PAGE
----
updated 8/29/2006 2:21:33 PM ET 2006-08-29T18:21:33

President Mahmoud Ahmadinejad on Tuesday challenged the authority of the U.N. Security Council as Iran faces a deadline to halt its uranium enrichment and he called for a televised debate with President Bush on world issues.

The White House dismissed the idea of a debate, describing it as a diversion.

The Security Council has given Iran until Thursday to suspend enrichment, a process that can produce either fuel for a reactor or material for weapons, or face economic and political sanctions.

“The U.S. and Britain are the source of many tensions,” Ahmadinejad said at a news conference. “At the Security Council, where they have to protect security, they enjoy the veto right. If anybody confronts them, there is no place to take complaints to.

“This (veto right) is the source of problems of the world. ... It is an insult to the dignity, independence, freedom and sovereignty of nations,” he said.

Ahmadinejad challenged Bush to a live, televised debate on “world issues and the ways of solving the problems of the international community.”

He said such a debate would show “the proposals of the Iranian nation on how to run the world better, different from the U.S. method of use of force.”

In dismissing Ahmadinejad’s proposal, White House spokeswoman Dana Perino said the United States was willing to talk to Iran in the context of a “positive response” to the package of incentives offered by the five permanent members of the U.N. Security Council plus Germany.

U.S. responds
“Talk of a debate is just a diversion from the legitimate concerns that the international community, not just the U.S., has about Iran’s behavior, from support for terrorism to pursuit of a nuclear weapons capability,” Perino said, adding: “Iran may want to look first to allowing free expression and open debate within its borders, as opposed to the current practice of crushing dissent.”

It was not the first overture Ahmadinejad made to Bush. Earlier this year, he wrote a letter to Bush that was promptly dismissed by Washington as irrelevant and not addressing the key issue of its nuclear program.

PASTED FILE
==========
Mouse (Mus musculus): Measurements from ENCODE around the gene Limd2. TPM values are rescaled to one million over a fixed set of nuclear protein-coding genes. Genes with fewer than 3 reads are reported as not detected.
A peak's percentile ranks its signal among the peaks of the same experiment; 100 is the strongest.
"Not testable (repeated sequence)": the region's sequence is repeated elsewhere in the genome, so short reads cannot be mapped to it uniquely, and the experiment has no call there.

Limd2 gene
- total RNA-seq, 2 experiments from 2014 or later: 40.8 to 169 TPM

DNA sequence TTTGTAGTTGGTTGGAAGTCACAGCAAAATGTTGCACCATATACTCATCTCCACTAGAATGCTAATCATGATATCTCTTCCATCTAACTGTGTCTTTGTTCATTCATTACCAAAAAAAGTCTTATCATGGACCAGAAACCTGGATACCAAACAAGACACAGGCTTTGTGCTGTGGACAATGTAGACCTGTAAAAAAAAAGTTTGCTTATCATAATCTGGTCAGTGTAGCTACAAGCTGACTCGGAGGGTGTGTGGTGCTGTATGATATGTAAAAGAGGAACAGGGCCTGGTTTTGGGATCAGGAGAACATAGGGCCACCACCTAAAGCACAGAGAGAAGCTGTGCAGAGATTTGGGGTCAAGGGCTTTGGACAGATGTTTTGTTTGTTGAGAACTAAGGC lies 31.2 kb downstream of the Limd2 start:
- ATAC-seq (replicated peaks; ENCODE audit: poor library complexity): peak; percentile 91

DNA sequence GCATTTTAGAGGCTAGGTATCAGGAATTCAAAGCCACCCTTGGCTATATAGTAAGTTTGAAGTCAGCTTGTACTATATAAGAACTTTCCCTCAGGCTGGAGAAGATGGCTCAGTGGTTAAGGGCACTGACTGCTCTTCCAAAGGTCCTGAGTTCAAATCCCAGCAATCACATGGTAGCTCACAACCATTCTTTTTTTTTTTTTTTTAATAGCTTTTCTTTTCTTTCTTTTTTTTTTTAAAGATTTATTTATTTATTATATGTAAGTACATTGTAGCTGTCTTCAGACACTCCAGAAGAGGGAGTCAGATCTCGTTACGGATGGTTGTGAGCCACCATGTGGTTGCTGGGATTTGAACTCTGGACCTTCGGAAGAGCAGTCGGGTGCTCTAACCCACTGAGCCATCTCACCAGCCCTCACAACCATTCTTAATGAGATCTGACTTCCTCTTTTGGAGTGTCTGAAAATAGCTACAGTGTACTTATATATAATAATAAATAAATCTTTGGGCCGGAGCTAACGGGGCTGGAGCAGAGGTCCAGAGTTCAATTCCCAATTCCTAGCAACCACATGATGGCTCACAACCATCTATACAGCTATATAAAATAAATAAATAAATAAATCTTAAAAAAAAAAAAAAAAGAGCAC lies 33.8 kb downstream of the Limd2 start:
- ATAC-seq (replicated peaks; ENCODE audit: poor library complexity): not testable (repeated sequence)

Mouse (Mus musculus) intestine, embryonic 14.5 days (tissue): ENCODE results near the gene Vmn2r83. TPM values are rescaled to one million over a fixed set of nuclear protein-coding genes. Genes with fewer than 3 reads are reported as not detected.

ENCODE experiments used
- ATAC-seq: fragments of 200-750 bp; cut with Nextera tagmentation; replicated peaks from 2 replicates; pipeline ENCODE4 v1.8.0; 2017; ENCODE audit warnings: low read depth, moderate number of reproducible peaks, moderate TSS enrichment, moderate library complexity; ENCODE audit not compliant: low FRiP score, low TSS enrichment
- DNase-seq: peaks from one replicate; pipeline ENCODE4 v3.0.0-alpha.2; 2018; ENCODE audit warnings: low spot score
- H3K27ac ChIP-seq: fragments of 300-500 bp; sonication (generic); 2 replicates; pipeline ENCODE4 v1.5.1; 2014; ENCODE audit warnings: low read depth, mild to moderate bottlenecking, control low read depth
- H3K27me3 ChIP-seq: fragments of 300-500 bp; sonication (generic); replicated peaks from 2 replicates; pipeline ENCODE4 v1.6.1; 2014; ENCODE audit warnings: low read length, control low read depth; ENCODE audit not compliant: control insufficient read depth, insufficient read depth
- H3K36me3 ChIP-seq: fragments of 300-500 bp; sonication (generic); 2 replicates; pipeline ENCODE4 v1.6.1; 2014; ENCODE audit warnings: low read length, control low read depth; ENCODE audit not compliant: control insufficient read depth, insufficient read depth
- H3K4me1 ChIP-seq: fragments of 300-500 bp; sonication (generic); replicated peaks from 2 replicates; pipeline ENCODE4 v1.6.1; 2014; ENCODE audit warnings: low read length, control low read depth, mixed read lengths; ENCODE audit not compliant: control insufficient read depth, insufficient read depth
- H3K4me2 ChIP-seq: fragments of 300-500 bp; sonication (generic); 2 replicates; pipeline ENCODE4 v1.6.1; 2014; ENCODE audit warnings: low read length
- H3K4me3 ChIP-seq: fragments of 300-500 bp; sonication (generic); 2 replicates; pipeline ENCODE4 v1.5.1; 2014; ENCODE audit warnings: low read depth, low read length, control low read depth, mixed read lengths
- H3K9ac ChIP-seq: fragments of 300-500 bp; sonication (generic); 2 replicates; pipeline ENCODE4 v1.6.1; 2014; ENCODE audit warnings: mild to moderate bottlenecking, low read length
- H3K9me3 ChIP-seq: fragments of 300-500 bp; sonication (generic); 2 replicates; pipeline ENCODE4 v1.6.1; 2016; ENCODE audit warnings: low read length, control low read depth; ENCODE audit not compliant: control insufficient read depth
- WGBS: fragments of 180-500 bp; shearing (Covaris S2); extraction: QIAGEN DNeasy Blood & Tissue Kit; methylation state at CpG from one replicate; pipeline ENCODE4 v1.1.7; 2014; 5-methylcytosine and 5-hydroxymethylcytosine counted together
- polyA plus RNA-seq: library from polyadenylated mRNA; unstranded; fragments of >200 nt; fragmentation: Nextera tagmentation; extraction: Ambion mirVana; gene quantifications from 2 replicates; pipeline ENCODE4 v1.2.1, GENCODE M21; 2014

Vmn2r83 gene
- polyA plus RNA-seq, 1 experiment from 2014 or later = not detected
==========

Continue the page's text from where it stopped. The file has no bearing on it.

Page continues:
Iran says its nuclear program is intended solely to generate electricity, while the United States and Europe contend it secretly aims to develop weapons.

Ahmadinejad rejected any suspension of enrichment, even if U.N. Secretary-General Kofi Annan asked for it during an upcoming visit to Iran.

Ahmadinejad defends program
“The use of nuclear energy for peaceful purposes is the right of the Iranian nation. The Iranian nation has chosen this path. ... No one can prevent it,” he said.

Iran last week responded to the incentive package aimed at getting Tehran to roll back its nuclear program. Iranian officials said the Islamic country did not agree to halt enrichment — the key demand — before engaging in further talks.

Ahmadinejad called the response an opportunity for the two sides to resolve the issue and he didn’t rule out the possibility of direct talks with the United States.

“The opportunity the Iranian nation has given to other countries today is a very exceptional opportunity for a fair resolution of the issue,” he said.

The Iranian president also called Israel a threat to peace and stability in the Middle East.

“The Zionist regime has deprived the Palestinian nation and other nations of the region of a single day of peace. In the past 60 years, it has imposed tens of wars on the Palestinian nation and others,” he said.

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